Decision trees are a very straightforward machine learning model, and visualizing generic tree structures is a fairly well established technique. However, decision trees can become very large, limiting the usefulness of simple techniques. Typical visualization environments, like Weka‘s default implementation of GraphViz, can generate tree sizes that make them difficult to render, navigate, or interpret.
At BigML, we have given decision trees some love, and have made visualization a first-class citizen of our model analysis workflow. Here are some highlights of our visualization features:
#1 Prune and Squeeze
The decision tree visualization layout uses an algorithm that generates a compact representation of the tree, based on work by Reingold, Tilford, and Buchheim.
This layout is very good at preventing the tree from becoming too wide, while enabling each branch (or “node”) to be clearly displayed. However, even with a compact layout, the tree is still too wide to be displayed on a normal browser. Therefore, we only show parts of the tree that have at least 1% coverage (we allow you to see more/less branches and browse interactively, more on that later). Since many branches of the tree only see a small portion of the training data, they are often not as relevant or reliable for the model. We’ve encoded this data coverage ratio as the width of each branch line, so you can quickly see which parts of the tree cover larger parts of the training data. Accordingly, the lines at the top of the tree tend to be wider than the ones at the bottom.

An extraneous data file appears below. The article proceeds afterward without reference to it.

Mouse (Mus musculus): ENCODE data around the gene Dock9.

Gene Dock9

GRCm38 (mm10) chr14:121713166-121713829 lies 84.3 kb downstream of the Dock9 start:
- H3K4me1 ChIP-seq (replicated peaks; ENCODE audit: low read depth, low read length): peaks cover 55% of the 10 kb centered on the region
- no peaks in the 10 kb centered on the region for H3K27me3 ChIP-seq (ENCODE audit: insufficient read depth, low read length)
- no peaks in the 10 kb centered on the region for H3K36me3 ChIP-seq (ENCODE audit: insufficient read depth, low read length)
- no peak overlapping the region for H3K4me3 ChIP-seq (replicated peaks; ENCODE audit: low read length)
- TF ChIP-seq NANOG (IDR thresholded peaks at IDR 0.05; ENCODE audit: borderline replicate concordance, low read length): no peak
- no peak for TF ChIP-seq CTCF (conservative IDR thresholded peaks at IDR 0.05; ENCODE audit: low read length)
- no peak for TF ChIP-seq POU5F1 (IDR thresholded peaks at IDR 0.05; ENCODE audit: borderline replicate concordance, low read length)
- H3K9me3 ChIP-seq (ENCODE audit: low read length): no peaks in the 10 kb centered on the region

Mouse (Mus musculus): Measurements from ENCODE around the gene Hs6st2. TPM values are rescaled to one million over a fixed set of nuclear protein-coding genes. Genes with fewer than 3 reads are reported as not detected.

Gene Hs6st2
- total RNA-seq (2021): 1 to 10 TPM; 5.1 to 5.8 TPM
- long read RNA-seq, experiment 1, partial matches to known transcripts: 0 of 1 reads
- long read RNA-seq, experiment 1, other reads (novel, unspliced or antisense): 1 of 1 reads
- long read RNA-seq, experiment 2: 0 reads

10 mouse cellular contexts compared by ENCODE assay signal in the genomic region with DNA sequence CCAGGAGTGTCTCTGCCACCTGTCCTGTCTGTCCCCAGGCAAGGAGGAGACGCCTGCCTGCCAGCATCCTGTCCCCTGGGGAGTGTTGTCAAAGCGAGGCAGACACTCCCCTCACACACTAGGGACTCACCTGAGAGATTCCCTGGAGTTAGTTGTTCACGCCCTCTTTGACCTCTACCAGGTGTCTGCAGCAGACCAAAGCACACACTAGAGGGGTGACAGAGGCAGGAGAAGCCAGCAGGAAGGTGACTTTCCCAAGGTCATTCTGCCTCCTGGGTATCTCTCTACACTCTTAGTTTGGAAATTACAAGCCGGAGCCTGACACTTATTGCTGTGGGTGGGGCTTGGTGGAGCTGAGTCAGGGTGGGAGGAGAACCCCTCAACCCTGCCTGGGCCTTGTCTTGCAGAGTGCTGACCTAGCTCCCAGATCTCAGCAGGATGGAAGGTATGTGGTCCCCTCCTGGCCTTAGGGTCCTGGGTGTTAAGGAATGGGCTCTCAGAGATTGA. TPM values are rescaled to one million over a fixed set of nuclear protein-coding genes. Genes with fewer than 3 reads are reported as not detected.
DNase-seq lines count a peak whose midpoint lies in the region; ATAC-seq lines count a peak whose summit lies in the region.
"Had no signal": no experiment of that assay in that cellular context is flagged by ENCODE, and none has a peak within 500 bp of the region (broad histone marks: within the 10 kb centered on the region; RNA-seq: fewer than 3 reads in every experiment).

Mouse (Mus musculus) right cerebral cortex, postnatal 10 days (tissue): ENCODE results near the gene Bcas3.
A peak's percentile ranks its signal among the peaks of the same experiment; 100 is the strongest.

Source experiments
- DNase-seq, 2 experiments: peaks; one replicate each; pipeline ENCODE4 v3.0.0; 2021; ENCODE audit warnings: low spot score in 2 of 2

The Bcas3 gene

#2 Paint and Label
The tree structure itself is not enough to really know anything useful about the model. Useful information might include what field/information a given branch is using to make a branching decision. It’s also useful to know the decisions that led to a given predicition. A common visualization approach (like the Weka example shown earlier) is to display this information within the tree. This has several drawbacks, including causing problems for legibility, overflow issues, and general information overload problems.
Rather than embed the information in the visualization itself, we chose to put relevant model information along the side of the model.
The tree now has colors that represent the different fields that the branch uses. The color of the field on the right will match the color of the currently highlighted path. This makes it easy to identify important fields that commonly occur all throughout the tree. We use green BigML logo colors for the “prediction” nodes.